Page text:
GY403      Half Unit
Contemporary Debates in Human Geography

This information is for the 2020/21 session.

Teacher responsible

Dr Murray Low STC S512

Other teacher involved: Dr Ryan Centner


This course is compulsory on the MPhil/PhD in Human Geography and Urban Studies and MSc in Human Geography and Urban Studies (Research). This course is available on the MSc in Development Management, MSc in Development Studies, MSc in Environment and Development, MSc in International Migration and Public Policy, MSc in Regional And Urban Planning Studies and MSc in Urban Policy (LSE and Sciences Po). This course is available as an outside option to students on other programmes where regulations permit.

Compulsary for MPhil/PhD Human Geography and Urban students without MSc Human Geography and Urban Studies.

Course content

This is a reading seminar course, organised around key works pertinent to cities, development and human geography. While by no means comprehensive, the syllabus provided in the first week of the course will detail some key debates in geography, urban studies and development studies, which we explore in some detail over the term. The readings will reflect a range of approaches to the disciplines of human geography, urban studies and development studies, in order to convey the dynamic interplay between these three areas of scholarship. Discussions with colleagues in these areas of research, alongside readings of foundational texts, will be aimed at exploring how theory and evidence connect in critical geographical research.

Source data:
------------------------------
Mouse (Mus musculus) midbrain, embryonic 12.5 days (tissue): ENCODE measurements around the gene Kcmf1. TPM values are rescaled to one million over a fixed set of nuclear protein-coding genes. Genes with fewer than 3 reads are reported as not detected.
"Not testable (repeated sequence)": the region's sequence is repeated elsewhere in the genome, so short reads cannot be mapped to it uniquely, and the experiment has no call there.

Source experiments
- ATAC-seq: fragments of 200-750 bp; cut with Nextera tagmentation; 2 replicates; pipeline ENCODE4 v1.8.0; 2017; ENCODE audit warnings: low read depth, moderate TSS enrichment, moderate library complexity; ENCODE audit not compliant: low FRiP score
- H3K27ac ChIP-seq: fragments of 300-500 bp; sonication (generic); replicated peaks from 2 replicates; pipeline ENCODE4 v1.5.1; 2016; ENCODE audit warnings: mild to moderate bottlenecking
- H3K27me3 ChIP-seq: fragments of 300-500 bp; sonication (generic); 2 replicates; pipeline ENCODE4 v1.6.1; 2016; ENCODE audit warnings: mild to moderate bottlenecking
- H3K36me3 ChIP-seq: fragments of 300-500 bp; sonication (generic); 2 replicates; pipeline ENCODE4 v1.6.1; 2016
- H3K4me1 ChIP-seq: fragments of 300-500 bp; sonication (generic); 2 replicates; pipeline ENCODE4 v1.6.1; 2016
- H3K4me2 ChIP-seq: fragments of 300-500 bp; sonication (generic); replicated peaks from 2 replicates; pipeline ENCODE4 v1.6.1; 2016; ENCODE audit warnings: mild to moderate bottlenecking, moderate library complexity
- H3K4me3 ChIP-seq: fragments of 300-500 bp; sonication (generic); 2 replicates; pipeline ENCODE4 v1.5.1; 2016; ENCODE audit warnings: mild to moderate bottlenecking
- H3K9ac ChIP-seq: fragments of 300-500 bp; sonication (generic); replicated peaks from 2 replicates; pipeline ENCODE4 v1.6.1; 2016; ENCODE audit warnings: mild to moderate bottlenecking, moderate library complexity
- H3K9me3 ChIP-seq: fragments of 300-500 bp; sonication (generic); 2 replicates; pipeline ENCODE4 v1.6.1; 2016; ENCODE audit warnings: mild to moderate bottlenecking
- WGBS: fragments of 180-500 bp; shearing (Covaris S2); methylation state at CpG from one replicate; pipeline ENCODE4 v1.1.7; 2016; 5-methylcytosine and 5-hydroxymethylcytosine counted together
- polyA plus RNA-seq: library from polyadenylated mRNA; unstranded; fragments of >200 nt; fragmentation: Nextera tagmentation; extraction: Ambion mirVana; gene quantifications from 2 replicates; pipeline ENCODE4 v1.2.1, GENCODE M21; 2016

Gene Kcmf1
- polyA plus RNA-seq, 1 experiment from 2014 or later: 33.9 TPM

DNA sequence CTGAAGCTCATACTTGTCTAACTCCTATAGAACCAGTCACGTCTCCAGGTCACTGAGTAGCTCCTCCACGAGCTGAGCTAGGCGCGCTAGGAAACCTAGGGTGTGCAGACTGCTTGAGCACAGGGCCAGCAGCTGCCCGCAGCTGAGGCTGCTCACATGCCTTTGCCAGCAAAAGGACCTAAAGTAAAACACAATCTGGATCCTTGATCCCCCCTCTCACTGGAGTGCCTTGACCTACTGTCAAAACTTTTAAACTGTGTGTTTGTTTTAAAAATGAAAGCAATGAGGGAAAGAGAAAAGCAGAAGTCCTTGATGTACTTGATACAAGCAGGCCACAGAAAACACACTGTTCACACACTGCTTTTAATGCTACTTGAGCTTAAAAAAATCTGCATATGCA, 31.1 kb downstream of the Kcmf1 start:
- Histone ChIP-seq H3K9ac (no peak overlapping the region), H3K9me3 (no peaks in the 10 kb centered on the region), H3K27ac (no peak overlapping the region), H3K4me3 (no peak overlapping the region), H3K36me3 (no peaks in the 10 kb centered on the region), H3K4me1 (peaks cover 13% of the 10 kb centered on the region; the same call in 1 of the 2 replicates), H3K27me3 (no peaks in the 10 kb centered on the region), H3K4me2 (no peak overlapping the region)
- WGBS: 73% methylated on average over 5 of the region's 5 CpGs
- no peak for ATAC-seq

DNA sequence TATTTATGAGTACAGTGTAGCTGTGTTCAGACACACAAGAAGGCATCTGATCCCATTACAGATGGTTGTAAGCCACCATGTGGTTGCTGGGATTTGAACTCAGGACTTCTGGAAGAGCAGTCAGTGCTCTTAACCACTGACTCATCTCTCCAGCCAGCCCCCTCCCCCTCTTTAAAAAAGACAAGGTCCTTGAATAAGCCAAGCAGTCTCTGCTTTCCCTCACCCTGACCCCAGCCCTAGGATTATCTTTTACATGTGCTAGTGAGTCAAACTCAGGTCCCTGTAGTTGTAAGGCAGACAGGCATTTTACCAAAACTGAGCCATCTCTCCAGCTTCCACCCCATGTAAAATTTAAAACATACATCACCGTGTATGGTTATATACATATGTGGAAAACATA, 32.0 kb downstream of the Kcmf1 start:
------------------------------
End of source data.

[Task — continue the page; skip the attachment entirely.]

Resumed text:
In the Department of Geography and Environment, teaching will be delivered through a combination of classes/seminars, pre-recorded lectures, live online lectures, in-person lectures and other supplementary interactive live activities.


This course is delivered through a combination of interactive lectures across Michaelmas Term and Lent Term.


This course includes a reading week in Week 6 of Michaelmas Term and Lent Term.

Formative coursework

A 2,500 word essay

Indicative reading

Readings focused on in this course will vary from session to session. A detailed syllabus will be provided at the beginning of the course, but would include works such as T Cresswell (2013) Geographic Thought; D Gregory et al, The Dictionary of Human Geography (5th edn), 2009; D Harvey, Social Justice and the City, 2009; D Harvey, The Enigma of Capital, 2010; N Smith, Uneven Development, 2008; D Massey, Space, Place and Gender, 1994; E Soja, Seeking Spatial Justice, 2010; R Peet and M Watts, Liberation Ecologies, 2004; J Ferguson, The Antipolitics Machine, 1994; T Mitchell, Rule of Experts, 2002; A Roy, Poverty Capital, 2010; and D Gregory and Allan Pred, Violent Geographies, 2006.


Essay (100%, 5000 words) in the ST.

Student performance results

(2016/17 - 2018/19 combined)

Classification % of students
Distinction 48.8
Merit 26.8
Pass 14.6
Fail 9.8

Important information in response to COVID-19

Please note that during 2020/21 academic year some variation to teaching and learning activities may be required to respond to changes in public health advice and/or to account for the situation of students in attendance on campus and those studying online during the early part of the academic year. For assessment, this may involve changes to mode of delivery and/or the format or weighting of assessments. Changes will only be made if required and students will be notified about any changes to teaching or assessment plans at the earliest opportunity.

Key facts

Department: Geography & Environment

Total students 2019/20: 24

Average class size 2019/20: Unavailable

Controlled access 2019/20: No

Value: Half Unit

Guidelines for interpreting course guide information

Personal development skills

  • Self-management
  • Team working
  • Problem solving
  • Communication